Braxton-Hicks contractions, also referred to as false labor, are very mild, irregular contractions that may feel like menstrual cramps.
Many women experience Braxton-Hicks contractions as their due date approaches. Unlike labor contractions, Braxton Hicks contractions are usually irregular; unpredictable; and felt in the abdomen, not the back. They do not become more frequent and intense over time, and they are not accompanied with other signs of labor, such as light vaginal bleeding and water breaking.
Many times, changes in position or increased activity cause Braxton Hicks contractions to slow down or stop.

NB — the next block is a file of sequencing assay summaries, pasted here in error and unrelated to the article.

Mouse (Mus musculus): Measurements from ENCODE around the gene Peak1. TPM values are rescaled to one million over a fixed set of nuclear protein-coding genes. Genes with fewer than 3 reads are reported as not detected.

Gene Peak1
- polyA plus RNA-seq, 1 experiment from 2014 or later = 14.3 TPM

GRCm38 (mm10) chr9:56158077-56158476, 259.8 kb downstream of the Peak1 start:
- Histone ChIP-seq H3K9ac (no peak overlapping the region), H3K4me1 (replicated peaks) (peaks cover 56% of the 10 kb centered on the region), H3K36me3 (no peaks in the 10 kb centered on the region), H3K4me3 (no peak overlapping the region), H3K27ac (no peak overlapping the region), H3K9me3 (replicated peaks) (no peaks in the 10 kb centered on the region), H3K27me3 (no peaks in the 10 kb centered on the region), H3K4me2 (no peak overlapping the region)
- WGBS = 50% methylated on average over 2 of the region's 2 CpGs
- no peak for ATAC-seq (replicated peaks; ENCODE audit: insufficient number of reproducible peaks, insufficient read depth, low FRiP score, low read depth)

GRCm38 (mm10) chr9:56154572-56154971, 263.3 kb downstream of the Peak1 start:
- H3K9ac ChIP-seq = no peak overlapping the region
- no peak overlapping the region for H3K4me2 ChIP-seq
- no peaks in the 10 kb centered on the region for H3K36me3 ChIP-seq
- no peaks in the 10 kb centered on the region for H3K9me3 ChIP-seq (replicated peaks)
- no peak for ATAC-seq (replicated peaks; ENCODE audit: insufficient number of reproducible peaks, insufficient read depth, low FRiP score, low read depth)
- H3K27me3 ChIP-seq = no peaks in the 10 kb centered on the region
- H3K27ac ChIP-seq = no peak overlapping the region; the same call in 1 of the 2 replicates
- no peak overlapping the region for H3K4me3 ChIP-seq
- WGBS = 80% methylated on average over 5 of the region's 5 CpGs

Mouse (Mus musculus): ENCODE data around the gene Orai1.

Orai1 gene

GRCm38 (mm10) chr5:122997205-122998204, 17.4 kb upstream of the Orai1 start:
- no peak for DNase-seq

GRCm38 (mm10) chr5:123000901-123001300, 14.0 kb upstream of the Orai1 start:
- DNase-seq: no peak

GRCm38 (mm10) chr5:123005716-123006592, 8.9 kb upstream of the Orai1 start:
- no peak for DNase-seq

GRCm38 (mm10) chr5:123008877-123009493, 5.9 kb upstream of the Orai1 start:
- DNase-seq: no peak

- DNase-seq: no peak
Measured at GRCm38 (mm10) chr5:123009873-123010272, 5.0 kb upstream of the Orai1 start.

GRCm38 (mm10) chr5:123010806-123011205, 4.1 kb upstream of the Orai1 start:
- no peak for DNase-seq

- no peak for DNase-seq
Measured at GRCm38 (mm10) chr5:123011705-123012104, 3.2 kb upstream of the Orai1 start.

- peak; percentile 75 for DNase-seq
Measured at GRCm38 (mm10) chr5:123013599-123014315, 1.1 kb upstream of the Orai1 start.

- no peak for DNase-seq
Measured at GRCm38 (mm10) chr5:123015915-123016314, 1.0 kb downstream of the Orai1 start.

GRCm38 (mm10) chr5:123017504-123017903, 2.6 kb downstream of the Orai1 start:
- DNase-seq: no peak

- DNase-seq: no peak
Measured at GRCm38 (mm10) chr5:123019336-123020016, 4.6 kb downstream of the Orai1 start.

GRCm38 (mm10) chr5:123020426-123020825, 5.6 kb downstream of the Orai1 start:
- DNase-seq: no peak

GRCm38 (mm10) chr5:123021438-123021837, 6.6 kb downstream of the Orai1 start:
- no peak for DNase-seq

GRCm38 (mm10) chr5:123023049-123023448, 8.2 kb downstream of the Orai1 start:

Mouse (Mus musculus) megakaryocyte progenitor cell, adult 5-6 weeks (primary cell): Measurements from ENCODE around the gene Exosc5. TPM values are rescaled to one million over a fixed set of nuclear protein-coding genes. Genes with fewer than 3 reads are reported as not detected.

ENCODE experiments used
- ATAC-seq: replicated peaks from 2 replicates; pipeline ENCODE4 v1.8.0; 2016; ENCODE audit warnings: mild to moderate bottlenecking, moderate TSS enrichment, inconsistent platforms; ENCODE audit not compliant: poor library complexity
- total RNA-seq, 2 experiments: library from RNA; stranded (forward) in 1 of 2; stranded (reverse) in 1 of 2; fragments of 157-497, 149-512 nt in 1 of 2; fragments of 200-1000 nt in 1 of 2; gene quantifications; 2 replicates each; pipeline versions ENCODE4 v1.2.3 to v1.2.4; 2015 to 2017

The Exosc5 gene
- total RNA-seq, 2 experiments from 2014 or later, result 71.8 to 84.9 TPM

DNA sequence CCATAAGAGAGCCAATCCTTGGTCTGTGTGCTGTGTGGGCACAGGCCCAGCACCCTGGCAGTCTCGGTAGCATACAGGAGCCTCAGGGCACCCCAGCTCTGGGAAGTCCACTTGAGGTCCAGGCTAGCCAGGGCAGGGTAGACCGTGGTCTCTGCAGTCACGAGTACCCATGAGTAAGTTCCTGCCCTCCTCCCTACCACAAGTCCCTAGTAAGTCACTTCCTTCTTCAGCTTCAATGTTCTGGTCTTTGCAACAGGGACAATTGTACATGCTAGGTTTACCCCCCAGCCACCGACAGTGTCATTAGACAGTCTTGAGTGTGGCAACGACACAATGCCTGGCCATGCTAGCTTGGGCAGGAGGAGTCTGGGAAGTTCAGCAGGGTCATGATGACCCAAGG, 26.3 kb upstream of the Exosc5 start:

Monitoring your signs and symptoms may help you determine when labor begins. When you begin to feel contractions, you should record their frequency, length, and intensity. In true labor, contractions develop into a regular pattern, with shorter intervals between them. They usually last more than 30 seconds and get longer and stronger with time. They will continue regardless of activity changes.
While the signs of labor vary widely from woman to woman, certain symptoms indicate that labor has begun. It is time to go to the hospital if:
Contractions are regular, get more painful and come closer together over time.
You have persistent lower back pain, sometimes accompanied with a premenstrual feeling.
Your water breaks, even if you are not having contractions.
Experience bleeding from the vagina.
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